Tornado toll hits 17 dead
MAYFLOWER, Ark.—A tornado system ripped through the central and southern United States yesterday, leaving at least 17 dead in a violent start to this year’s storm season, officials said.
An Arkansas state agency reported that 16 deaths have been confirmed in that state.
The large tornado outside Little Rock, Ark. stayed on the ground as it moved northeast for at least 50 km.
Emergency workers and volunteers went door-to-door to look for victims.
Law enforcement officers checked the damaged and toppled 18-wheelers, cars, and trucks on a stretch of Interstate 40—a major thoroughfare in and out of the state’s capital.
“It turned pitch black,” said Mark Ausbrooks, who was at his parents’ home when the storm arrived.
“I ran and got pillows to put over our heads and . . . all hell broke loose.
“My parents’ home, it’s gone completely,” he added.
Tornadoes also touched down in Nebraska, Iowa, Missouri ,and Kansas, where dozens of homes in Baxter Springs were destroyed.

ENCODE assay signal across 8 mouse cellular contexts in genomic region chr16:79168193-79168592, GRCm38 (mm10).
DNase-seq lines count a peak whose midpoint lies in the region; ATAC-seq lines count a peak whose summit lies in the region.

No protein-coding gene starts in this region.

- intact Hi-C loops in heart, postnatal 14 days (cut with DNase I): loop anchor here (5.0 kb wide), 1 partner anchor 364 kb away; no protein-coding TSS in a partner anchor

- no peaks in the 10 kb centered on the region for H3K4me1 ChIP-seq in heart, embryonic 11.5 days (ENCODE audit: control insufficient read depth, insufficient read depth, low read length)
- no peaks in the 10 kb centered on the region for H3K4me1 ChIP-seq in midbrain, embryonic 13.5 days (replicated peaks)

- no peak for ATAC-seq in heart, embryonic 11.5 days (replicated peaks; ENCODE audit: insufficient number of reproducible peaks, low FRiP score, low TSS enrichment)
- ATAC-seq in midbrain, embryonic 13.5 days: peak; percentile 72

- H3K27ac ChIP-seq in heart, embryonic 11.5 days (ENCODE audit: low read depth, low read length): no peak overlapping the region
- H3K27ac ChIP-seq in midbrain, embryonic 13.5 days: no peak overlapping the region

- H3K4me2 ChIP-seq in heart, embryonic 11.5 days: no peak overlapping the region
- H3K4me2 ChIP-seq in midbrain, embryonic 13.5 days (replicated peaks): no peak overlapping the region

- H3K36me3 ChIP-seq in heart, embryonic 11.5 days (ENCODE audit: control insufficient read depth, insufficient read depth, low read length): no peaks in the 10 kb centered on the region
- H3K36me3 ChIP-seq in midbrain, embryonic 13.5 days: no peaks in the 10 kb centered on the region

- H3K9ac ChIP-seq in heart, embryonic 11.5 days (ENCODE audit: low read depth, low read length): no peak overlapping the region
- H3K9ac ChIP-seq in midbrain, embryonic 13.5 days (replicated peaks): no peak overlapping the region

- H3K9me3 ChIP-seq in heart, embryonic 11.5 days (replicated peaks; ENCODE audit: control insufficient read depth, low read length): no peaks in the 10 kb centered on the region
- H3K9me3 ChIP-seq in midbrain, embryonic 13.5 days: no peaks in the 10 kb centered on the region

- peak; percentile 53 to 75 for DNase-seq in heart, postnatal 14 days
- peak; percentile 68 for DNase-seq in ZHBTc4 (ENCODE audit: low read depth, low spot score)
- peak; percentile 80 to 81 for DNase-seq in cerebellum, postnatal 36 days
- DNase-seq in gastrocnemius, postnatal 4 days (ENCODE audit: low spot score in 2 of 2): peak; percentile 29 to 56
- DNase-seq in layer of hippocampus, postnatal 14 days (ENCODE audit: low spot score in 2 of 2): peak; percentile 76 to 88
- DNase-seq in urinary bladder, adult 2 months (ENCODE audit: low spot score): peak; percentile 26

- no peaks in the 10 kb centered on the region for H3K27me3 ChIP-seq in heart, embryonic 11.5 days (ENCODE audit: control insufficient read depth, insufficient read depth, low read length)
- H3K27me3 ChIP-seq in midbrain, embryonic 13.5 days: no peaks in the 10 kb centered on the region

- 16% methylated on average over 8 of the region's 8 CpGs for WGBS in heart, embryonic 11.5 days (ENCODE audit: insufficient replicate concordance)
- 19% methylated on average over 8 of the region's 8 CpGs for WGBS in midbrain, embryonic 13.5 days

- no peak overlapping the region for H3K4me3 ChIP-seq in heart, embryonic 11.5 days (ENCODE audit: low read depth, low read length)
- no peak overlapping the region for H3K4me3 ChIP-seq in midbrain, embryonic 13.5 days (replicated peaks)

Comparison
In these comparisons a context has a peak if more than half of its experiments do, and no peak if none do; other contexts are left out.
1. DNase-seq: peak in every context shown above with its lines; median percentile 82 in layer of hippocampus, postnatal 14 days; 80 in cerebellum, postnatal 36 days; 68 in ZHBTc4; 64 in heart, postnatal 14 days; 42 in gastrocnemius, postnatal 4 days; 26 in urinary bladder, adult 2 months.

Twenty-five people were injured and one person died, but it wasn’t clear if the death was related to the storm, said Kari West, a spokeswoman for the Southeast Kansas Incident Management Team.
Forecasters had warned for days that violent weather would strike over the weekend.
Meanwhile, U.S. president Barack Obama is sending his deepest condolences to those affected by the deadly tornado that ripped through Arkansas and has directed federal resources to the area.
The White House said Obama is sending Craig Fugate, the Federal Emergency Management Agency administrator, to Arkansas “to ensure the appropriate federal resources are being brought to bear to support the state and local efforts.”
The president also praised the heroic efforts of first responders and neighbours.